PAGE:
Coast Guard Capt. Blake Welborn, commanding officer of Marine Safety Unit Houma, says farewell to Port of Morgan City officials during Monday’s port meeting. Welborn will depart as commanding officer June 27 at a change of command ceremony. To the left of Welborn is Cmdr. Heather Mattern, commanding officer of MSU Morgan City. The Morgan City unit is a sub-unit of the Houma unit. (The Daily Review/Zachary Fitzgerald)
More funds expected for dredging
Relief may soon be on the way to dredge the Morgan City area’s waterways that are full of sediment and almost certain to get worse as the high water recedes.
The U.S. Army Corps of Engineers is severely short on funding to dredging the Berwick Bay harbor and nearby areas, said Tim Connell, Atchafalaya region manager for the U.S. Army Corps of Engineers, during Monday’s Morgan City Harbor and Terminal District Commission meeting.
But the good news is that President Donald Trump has signed off on a flood disaster relief bill that means more dredging funds are coming.
Port of Morgan City officials just don’t know yet how much the area will get, but hope to have a better idea within two months. Once the Atchafalaya River stage drops, there will be significant shoaling as more sediment deposits in the waterways.
Coast Guard officials in the area have been preparing for the potential opening of the Morganza Spillway, which the Corps has delayed indefinitely. But even if authorities decide not to open Morganza, those preparations are important to have done for hurricane season, especially with the high water, said Cmdr. Heather Mattern, commanding officer of Marine Safety Unit Morgan City.
If the region gets any significant rainfall during the next few weeks, the threshold could be met to open Morganza, Port Economic Development Manager Cindy Cutrera said. The Atchafalaya is projected to crest at Morgan City June 21 at 8.5 feet, much lower than the originally anticipated 10 feet.
Mattern asked the public to notify the Coast Guard of any shoaling issues.
The Corps plans to open bids June 25 on a just under $1 million project that will dredge the Stouts Pass area near Morgan City. However, much more funds are needed to dredge the other problem spots in the river, which is why the supplemental funding package is so critical, Connell said.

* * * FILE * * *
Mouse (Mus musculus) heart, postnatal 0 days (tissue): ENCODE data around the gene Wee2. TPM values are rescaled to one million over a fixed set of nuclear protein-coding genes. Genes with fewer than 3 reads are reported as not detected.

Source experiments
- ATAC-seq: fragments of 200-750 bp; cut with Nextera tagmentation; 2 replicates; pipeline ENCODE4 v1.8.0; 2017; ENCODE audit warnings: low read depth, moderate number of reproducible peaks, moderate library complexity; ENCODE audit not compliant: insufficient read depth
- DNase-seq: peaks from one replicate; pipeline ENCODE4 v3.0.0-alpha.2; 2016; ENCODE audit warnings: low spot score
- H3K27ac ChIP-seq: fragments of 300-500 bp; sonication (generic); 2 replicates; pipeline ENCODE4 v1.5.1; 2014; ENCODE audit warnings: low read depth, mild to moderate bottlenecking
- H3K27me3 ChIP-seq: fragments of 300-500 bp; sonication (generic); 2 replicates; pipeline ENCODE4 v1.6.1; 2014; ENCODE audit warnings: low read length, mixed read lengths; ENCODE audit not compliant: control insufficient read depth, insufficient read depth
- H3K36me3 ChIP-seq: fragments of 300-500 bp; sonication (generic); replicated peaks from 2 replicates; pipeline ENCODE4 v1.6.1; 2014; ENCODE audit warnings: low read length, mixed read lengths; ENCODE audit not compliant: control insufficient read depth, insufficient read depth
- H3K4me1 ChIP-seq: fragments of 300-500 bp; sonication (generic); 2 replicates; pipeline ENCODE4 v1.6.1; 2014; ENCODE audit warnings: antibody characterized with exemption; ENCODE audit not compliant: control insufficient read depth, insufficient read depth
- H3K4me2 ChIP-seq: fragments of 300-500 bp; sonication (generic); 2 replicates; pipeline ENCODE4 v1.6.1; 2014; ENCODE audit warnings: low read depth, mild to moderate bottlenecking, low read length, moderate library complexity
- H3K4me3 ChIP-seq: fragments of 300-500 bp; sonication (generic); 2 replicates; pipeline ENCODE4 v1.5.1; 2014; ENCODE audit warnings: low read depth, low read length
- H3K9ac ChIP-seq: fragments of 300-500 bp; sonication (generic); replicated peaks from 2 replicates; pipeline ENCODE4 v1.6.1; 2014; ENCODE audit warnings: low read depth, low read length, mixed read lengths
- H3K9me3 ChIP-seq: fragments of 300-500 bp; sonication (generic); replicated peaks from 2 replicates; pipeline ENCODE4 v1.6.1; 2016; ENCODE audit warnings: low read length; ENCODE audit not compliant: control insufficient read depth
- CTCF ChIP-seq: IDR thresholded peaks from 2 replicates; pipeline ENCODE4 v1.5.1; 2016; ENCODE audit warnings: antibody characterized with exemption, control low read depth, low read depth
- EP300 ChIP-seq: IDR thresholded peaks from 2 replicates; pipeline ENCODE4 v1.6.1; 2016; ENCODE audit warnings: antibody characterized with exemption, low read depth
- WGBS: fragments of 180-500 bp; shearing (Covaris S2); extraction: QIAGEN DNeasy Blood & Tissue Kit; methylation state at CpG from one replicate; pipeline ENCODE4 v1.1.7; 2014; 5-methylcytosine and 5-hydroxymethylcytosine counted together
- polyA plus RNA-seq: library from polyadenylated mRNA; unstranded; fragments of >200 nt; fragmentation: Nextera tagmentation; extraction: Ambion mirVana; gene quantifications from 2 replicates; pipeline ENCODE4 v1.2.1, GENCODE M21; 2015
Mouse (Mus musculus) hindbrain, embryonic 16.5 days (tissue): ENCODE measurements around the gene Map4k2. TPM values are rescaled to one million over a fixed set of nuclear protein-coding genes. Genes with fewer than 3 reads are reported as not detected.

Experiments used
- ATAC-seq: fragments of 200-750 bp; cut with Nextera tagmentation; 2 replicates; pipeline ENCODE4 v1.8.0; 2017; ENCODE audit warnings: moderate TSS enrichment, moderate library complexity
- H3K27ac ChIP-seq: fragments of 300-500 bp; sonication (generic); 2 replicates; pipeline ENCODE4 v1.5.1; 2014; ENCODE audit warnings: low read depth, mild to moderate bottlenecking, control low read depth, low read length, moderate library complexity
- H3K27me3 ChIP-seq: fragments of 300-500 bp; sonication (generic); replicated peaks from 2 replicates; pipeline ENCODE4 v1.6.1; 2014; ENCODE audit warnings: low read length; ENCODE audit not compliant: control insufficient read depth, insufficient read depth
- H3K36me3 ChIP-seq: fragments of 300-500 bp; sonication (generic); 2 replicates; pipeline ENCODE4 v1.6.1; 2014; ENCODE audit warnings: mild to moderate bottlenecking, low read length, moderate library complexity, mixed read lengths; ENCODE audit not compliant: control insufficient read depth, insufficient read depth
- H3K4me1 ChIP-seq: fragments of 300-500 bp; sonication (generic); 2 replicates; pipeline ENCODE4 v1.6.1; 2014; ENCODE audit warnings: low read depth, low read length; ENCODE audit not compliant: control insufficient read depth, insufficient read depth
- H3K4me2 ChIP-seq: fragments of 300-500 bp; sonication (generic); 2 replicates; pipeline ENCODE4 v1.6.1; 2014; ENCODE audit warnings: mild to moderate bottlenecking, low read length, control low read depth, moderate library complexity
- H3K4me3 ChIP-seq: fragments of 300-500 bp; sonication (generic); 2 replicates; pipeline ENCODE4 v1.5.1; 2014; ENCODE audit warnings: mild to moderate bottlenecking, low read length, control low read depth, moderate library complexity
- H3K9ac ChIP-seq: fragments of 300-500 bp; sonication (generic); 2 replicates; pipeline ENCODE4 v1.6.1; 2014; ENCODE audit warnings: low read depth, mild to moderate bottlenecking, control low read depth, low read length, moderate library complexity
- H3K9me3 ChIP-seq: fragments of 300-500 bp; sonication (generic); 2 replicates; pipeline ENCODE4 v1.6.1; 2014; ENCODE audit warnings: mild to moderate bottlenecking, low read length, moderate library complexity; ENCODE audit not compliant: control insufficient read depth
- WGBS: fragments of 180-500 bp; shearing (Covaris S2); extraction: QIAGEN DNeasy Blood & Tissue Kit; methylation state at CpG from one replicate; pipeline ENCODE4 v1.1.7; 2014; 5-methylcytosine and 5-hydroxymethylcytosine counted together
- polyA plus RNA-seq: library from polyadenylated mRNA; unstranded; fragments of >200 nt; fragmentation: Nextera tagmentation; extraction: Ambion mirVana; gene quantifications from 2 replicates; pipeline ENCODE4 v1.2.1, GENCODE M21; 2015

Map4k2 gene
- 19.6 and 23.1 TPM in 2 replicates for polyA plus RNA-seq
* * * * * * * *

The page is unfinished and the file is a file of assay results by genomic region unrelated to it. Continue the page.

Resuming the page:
Unfortunately, that sediment will be pumped right back into the river. Corps officials are still trying to work with the port to allow for the beneficial use of dredge material in future dredging projects.
Officials had to take money away from the project to dredge Bayou Chene, unrelated to the flood protection project, to address issues in the Atchafalaya River at Crewboat Cut along with the bay and upper bar channel, Connell said. The award of the Bayou Chene dredging contract has been delayed until August or September.
Brice Civil Constructors is still getting ready to dredge the Atchafalaya River Bar Channel with the goal of reducing the density of the fluid mud that impedes vessel traffic. Brice should begin dredging there at the end of June.
Capt. Blake Welborn, commanding officer of MSU Houma, attended Monday’s meeting to say farewell to port officials as he prepares for his change of command ceremony June 27. MSU Morgan City is a sub-unit of the Houma unit.
Welborn had previously served as commanding officer of the Morgan City unit before Mattern took over in June 2017. Wade Russell, who’s coming from Virginia, will relieve Welborn as he departs for a position in New Orleans.
Welborn thanked port leaders and the community for all their support, particularly during the government shutdown, over the roughly seven years he’s been in the area.
In other business, the port commission
—Authorized engaging Darnall, Sikes and Frederick to perform the port’s annual audit at a cost up to $18,000 and $5,000 for the statewide agreed upon procedures.
—Approved $16,000 for work on the Vessel Traffic Service system to be reimbursed by the Coast Guard.
—Approved substantial completion of a railroad track repair and maintenance project and a payment of $44,537.